Study: Parents may be introducing solid food too early
WASHINGTON (WABC) -- The American Academy of Pediatrics recommends introducing solid foods to baby no earlier than 6 months of age, but a new study from the Centers for Disease Control finds many moms are jumping the gun.
Dr. Deb Lonzer did not take part in the study, but is a pediatrician at Cleveland Clinic Children's Hospital.
"Solid foods were being started before four months in about half of those kids, and in about 10 percent of them, it was actually being started in the first four weeks of life," she said.
CDC researchers questioned more than 1,300 moms and found that 40 percent of them introduced solid foods before four months of age. The top three most commonly cited reasons were, "my baby was old enough," "my baby seemed hungry," and "I wanted to feed my baby something in addition to breast milk or formula."
"They get information from so many sources, from friends, to relatives, to the internet, that they're not exactly sure what to do," Dr. Lonzer said. "And they figure, 'hey, I may as well try some solid foods. Maybe the baby will sleep better and be happier that way.'"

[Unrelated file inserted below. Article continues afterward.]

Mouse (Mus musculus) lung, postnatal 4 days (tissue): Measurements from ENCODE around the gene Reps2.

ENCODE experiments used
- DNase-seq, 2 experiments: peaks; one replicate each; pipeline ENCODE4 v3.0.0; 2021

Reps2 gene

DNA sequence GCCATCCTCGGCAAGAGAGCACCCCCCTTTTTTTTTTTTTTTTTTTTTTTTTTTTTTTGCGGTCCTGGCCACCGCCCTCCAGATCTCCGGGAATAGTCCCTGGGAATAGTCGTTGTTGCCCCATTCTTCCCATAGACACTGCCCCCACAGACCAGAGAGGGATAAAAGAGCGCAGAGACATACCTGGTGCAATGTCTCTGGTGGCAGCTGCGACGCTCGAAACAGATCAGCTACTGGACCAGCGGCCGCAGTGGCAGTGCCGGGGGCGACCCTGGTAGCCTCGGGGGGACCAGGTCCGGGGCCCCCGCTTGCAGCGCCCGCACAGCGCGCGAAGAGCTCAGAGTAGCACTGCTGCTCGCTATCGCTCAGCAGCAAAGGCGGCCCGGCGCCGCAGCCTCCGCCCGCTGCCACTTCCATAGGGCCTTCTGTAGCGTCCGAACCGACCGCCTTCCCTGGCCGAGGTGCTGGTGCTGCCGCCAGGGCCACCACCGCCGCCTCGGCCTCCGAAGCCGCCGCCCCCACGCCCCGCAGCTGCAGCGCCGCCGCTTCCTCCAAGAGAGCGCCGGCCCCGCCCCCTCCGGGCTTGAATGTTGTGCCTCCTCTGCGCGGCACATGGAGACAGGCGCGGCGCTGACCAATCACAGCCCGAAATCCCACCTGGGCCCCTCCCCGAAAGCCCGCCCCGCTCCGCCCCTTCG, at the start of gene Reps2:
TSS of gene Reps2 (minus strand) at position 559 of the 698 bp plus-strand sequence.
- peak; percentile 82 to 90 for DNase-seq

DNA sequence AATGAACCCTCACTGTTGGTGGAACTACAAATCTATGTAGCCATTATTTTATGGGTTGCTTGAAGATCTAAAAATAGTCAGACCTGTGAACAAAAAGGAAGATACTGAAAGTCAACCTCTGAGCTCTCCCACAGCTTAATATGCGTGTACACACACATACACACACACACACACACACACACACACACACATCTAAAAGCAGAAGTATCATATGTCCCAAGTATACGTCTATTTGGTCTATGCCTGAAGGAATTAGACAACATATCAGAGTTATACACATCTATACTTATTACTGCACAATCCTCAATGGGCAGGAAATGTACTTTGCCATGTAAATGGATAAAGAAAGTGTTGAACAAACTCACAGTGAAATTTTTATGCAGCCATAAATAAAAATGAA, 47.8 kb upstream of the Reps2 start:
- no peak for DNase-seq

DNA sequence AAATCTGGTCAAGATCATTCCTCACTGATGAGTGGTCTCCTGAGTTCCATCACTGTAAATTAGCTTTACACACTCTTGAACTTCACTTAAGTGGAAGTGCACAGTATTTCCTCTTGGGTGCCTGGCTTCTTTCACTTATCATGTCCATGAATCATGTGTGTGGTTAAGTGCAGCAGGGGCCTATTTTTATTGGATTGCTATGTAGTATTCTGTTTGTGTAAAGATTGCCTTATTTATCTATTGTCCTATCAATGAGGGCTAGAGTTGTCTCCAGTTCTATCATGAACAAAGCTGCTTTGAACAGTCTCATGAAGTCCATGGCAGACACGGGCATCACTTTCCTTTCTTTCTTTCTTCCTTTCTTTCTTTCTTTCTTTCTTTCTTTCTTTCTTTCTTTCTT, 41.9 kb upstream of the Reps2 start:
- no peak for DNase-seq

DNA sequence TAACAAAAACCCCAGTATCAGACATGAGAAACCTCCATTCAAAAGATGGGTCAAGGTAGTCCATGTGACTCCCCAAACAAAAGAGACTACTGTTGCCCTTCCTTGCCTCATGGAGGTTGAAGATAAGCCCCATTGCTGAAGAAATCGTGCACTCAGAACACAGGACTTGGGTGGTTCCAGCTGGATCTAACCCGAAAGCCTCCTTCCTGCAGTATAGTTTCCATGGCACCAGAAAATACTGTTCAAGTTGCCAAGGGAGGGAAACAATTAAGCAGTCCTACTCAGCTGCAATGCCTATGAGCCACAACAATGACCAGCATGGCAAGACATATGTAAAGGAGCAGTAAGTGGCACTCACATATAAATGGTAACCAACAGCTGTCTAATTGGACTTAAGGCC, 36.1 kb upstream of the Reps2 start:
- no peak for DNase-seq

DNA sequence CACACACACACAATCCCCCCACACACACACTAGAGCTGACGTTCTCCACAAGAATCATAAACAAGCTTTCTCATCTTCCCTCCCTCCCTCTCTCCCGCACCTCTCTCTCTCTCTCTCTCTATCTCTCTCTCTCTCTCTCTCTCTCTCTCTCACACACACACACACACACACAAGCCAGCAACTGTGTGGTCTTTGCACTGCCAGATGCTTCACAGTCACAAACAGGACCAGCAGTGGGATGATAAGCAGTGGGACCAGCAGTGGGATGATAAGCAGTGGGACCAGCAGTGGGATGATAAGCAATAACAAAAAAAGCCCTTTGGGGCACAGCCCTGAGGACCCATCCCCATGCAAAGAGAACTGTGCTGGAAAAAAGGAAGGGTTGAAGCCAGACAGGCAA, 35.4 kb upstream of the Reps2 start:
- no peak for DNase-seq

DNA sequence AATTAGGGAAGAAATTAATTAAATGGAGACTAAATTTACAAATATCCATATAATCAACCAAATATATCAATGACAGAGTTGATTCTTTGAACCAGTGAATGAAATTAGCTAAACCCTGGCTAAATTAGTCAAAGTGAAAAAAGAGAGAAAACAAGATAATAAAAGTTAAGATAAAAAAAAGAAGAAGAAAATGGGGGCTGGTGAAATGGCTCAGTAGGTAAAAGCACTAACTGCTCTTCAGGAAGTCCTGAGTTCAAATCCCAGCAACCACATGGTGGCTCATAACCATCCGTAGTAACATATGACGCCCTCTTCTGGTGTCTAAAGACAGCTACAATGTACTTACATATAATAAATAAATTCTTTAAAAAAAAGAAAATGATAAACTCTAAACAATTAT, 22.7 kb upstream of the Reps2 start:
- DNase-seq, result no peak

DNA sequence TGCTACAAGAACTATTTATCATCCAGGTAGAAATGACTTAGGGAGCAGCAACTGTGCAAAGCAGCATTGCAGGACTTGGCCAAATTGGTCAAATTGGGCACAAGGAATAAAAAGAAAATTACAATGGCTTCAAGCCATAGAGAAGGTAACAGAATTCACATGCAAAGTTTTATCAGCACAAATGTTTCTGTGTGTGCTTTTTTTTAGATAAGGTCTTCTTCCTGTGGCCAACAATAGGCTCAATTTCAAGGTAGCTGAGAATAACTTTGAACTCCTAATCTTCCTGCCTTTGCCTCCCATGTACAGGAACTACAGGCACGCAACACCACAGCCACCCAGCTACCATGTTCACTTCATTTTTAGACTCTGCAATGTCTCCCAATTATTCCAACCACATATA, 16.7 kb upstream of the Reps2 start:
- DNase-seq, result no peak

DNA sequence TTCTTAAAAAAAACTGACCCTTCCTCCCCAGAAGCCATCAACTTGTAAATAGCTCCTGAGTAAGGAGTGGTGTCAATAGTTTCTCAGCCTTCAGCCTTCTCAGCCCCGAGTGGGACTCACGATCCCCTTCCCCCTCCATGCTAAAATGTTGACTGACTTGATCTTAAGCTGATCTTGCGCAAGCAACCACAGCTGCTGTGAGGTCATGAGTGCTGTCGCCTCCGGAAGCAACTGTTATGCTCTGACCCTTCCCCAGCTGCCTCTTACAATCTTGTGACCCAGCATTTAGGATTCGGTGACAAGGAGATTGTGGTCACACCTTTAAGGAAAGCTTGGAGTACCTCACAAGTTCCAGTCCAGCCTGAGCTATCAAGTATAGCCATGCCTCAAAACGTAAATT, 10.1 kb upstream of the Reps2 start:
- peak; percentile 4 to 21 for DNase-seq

The AAP recommends holding off on solid foods until 6 months to be sure baby is developed enough to handle them.
Babies may also have trouble swallowing solid foods before 6-months of age, and researchers say introducing solid foods early may increase the risk of some chronic diseases and could cut short the benefits of breastfeeding.
"Solid foods are going to be lower in the good nutrition and may be higher in calories," Dr. Lonzer said. "So there's a chance we're causing more obesity in babies. It can cause allergies or eczema, there may be a link to diabetes."
Dr. Lonzer says if you have a fussy baby who never seems to be satisfied, don't turn to solid foods. Instead, call your pediatrician.
"So if you have a baby who is under 6 months and is taking in enormous quantities of breast milk or formula or really seems unsatisfied with feeding or who is fussy all of the time, it may have nothing to do with feeding," Dr. Lonzer said. "It may be a variety of other behavioral or even medical issues."
Complete findings for this study are in the journal "Pediatrics."
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